Touched by a Forest Tragedy

Our lives may be closer than we think to those of backyard inhabitants, writes Dr. Sayed Amjad Hussain

Touched by a Forest Tragedy
We humans live in a separate and parallel universe from other living beings. Or at least we think we do. It is not often that we get an opportunity to peek into the lives of animals that surround us and which are so much part of the world that we share. Though we humans have staked out our space with sharply demarcated physical and psychological boundaries, our respective worlds do occasionally overlap.

Some years ago I found myself drawn into the life of a bird.

A finch, to be precise.

There is a patch of forest in the back of our house. Luxuriant growth of tall witch hazel, maple, and ash trees provides a thick canopy of cool, comfortable shade in the summer. The thick foliage also provides a measure of safety and security to the inhabitants of the forest and insulates it from the wanton noise pollution that is so much part of our urban living. Secluded in this small world, I sit on a chair on the deck and observe the comings and goings of God’s creatures into this secluded, off-the-trodden-path world. Seasons change as surely as the sun rises every day, and animals – small critters and birds – adapt to the changing seasons. When I am in the woods, I am not merely an observer or an intruder but an integral part, even if a very tiny part, of the whole.

Every year, various birds with their colourful costumes and their happy songs come to the forest and roost in the trees. Some of them drop temporary anchors and build their nests. The cacophony of their songs, the crescendo and decrescendo chirping of the invisible crickets and cicada and almost silent scurrying of the squirrels, raccoons, rabbits and moles add to the visual and audible symphony. Here and there a butterfly enters the woods, flapping its colourful wings to create fleeting rainbows in the backdrop of a lush green landscape.

A pair of finches was fond of a basket of geraniums hung from a tree leaning close to the deck. I observed their frequent visits to the flower basket but did not pay any attention to it. Those birds, I thought, must like red flowers.

Then a thunderstorm passed through our area. It brought in its wake torrential rain and drenched everything in sight, including the flower basket. The sudden heavy rain caused the little creek at the other end of the forest to overflow its banks, an unusual thing this time of the year. The rain also revealed the reason why the birds were so fond of the flower basket. Two tiny chicks, featherless and featureless pink-blobs with oversized beaks and eyes-closed-shut, emerged from the gooey mess in the flower basket and landed on the deck. They were too young and weak to walk, let alone fly. Their feeble voices were drowned in the torrential, noisy rain. Their mother was also caught in the whirlwind of the passing storm and took shelter somewhere. By the time I made an effort through the pouring rain to rescue the chicks, the wind and water had swept them off the deck onto the forest floor 20 feet below. They were not to be seen again.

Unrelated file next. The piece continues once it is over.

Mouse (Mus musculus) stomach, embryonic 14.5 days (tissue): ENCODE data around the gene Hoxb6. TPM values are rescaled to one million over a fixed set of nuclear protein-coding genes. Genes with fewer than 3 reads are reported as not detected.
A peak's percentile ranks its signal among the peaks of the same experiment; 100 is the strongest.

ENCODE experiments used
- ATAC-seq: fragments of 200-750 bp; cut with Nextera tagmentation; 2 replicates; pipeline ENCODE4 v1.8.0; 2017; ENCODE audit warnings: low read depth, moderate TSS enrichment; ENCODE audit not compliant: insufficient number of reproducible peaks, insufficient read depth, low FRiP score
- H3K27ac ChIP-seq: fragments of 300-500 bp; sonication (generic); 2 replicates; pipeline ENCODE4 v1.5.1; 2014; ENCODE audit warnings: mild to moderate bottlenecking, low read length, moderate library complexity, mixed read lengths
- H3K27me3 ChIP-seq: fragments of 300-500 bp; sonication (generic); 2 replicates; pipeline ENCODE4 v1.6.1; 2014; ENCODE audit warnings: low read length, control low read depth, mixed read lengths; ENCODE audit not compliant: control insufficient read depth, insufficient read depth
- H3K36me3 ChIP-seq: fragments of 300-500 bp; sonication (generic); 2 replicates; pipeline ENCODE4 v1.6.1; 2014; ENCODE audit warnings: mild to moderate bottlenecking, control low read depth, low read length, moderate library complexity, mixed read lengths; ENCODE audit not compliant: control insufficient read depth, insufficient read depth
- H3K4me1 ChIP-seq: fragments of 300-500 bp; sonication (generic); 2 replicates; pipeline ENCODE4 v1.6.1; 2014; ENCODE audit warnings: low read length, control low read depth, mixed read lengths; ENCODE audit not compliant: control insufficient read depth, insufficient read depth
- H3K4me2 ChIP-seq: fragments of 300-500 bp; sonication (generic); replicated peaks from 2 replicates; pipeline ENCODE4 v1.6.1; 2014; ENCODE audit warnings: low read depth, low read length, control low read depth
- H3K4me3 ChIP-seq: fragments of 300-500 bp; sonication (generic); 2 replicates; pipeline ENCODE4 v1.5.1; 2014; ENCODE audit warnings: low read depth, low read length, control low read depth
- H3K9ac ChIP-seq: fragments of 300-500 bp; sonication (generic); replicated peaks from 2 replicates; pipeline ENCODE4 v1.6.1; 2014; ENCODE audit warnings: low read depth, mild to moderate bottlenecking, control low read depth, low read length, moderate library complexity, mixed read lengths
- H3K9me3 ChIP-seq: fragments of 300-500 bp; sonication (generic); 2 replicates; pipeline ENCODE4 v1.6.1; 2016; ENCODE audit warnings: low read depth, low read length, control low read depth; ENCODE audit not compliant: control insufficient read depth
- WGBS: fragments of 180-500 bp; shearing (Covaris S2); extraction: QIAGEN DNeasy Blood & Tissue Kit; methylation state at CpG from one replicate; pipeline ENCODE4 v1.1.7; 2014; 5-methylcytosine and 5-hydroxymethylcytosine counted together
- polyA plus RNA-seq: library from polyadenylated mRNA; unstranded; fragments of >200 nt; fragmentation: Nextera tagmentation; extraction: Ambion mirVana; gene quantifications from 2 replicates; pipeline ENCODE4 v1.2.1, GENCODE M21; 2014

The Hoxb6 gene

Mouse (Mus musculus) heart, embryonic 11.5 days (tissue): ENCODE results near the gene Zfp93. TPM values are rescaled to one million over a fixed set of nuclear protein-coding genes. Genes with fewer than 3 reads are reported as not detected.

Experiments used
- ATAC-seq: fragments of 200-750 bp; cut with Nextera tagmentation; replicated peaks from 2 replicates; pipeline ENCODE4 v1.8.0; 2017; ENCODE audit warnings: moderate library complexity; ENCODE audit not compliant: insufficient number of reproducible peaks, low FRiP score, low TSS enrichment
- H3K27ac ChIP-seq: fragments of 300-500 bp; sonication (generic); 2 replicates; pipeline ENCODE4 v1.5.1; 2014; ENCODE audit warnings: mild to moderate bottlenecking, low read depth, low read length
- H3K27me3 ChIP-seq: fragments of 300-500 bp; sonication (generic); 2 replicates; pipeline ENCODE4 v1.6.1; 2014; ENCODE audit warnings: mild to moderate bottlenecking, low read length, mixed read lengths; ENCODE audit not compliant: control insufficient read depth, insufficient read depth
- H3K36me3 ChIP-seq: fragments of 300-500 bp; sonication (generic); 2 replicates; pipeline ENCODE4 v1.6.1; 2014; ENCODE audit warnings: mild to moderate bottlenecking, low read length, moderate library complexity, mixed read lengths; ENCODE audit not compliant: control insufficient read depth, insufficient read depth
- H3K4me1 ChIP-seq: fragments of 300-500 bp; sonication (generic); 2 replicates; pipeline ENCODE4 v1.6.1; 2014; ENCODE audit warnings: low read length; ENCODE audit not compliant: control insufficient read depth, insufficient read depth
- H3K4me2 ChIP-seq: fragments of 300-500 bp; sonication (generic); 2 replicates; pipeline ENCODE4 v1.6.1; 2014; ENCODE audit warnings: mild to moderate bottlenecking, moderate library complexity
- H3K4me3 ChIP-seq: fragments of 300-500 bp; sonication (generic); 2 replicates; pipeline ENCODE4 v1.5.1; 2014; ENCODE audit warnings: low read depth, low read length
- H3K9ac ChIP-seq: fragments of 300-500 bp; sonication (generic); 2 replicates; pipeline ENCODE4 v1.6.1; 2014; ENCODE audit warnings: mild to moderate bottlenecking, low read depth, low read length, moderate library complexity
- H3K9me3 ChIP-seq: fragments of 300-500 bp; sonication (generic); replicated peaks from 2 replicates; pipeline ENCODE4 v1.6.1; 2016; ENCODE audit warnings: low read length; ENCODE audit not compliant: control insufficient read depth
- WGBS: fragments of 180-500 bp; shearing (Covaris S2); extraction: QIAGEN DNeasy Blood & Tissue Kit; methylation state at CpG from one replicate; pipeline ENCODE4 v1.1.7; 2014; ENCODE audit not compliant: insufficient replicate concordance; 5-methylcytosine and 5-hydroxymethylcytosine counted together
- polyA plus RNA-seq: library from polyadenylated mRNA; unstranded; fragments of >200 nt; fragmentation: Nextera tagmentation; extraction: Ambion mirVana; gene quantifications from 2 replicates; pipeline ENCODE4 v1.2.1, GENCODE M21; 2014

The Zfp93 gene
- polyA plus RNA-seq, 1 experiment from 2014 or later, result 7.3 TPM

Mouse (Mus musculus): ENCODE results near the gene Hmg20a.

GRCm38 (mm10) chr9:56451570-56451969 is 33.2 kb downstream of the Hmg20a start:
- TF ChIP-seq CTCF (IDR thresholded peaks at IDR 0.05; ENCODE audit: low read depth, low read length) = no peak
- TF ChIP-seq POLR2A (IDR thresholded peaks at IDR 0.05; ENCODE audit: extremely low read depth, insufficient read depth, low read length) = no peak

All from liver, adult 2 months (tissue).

The mother appeared soon thereafter and went straight to the flower basket. All she found was a water-soaked basket with a crumbling nest. She became frantic when she found no trace of her chicks in the basket. She went from basket to railing calling them. She persisted flying between the basket, the railing, and the woods screaming her heart out. But to no avail.

For two days she kept the vigil. For brief periods, she would leave the woods but upon her return she would start looking again. As time passed, her sharp and shrill cries gave way to what sounded like the subdued songs of loss and lament. Gone was the frantic search for her chicks. She would fly from tree to tree, bush to bush, and sing her mournful songs. It was not hard to feel her pain and anguish.

The birds are no different than us when it comes to losing our dear ones. I saw a parallel between the helplessness of the lonely bird and people who are in helpless in similar situations. Like the desperate bird, I, too, have experienced the emptiness on the sudden loss of my dear ones. The agony and torment is no different. The inborn urge to protect and preserve one’s progeny is the same and the way we face life-threatening situations is the same. Our mutually exclusive parallel universes do overlap.

That particular storm did pass, as all storms do, and the sun rose again, as it always does. The emptiness that the bird experienced and helped me understand, would eventually be filled by other life beginnings, as it always is.

The little bird has now left for some other patch of woods where she will build a new nest, mate, lay eggs, and nest them until they hatch. She will nurture her chicks, give them wings, and see them fly off to start a new life cycle of their own.

In the meantime, I have placed the hanging basket under the overhang to protect it from unexpected rain. Just in case.

Dr. Sayed Amjad Hussain holds Emeritus professorships in Humanities and cardiovascular surgery at the University of Toledo, USA. He is also an op-ed columnist for Toledo Blade and daily Aaj of Peshawar.


Dr. Sayed Amjad Hussain is an Emeritus Professor of Cardiovascular Surgery and an Emeritus Professor of Humanities at the University of Toledo, USA. He is the author more recently of A Tapestry of Medicine and Life, a book of essays, and Hasde Wasde Log, a book of profiles in Urdu. He may be reached at: